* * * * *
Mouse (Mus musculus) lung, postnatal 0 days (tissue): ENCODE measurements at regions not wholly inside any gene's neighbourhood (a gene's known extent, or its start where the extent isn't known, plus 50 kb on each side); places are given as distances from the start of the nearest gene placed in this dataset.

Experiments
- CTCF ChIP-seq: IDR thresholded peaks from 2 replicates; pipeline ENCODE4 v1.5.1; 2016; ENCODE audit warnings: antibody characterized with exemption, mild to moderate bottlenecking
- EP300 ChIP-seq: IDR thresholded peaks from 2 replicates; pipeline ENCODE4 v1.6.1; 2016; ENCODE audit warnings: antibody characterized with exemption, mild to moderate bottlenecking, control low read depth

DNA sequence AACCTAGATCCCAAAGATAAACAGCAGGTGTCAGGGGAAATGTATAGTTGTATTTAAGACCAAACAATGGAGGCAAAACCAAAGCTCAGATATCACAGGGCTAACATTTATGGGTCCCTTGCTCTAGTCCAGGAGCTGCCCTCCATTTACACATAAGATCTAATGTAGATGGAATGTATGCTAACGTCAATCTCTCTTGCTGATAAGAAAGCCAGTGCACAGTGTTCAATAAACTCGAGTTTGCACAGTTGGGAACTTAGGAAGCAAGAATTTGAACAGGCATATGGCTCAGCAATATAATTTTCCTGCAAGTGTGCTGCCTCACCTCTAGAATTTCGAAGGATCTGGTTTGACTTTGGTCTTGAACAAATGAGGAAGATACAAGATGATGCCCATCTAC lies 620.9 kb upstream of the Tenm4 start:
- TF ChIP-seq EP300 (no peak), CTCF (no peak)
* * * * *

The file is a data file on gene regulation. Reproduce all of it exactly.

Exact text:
Mouse (Mus musculus) lung, postnatal 0 days (tissue): ENCODE measurements at regions not wholly inside any gene's neighbourhood (a gene's known extent, or its start where the extent isn't known, plus 50 kb on each side); places are given as distances from the start of the nearest gene placed in this dataset.

Experiments
- CTCF ChIP-seq: IDR thresholded peaks from 2 replicates; pipeline ENCODE4 v1.5.1; 2016; ENCODE audit warnings: antibody characterized with exemption, mild to moderate bottlenecking
- EP300 ChIP-seq: IDR thresholded peaks from 2 replicates; pipeline ENCODE4 v1.6.1; 2016; ENCODE audit warnings: antibody characterized with exemption, mild to moderate bottlenecking, control low read depth

DNA sequence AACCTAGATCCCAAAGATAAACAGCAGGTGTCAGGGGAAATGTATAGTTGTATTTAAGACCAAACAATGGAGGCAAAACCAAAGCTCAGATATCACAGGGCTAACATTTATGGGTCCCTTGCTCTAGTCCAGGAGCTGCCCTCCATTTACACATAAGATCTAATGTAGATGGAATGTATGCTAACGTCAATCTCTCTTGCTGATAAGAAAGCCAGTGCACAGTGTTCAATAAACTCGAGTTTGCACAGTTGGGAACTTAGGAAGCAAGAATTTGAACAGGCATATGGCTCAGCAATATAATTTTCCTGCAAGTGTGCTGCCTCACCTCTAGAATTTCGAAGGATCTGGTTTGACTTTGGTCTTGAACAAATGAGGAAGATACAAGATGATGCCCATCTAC lies 620.9 kb upstream of the Tenm4 start:
- TF ChIP-seq EP300 (no peak), CTCF (no peak)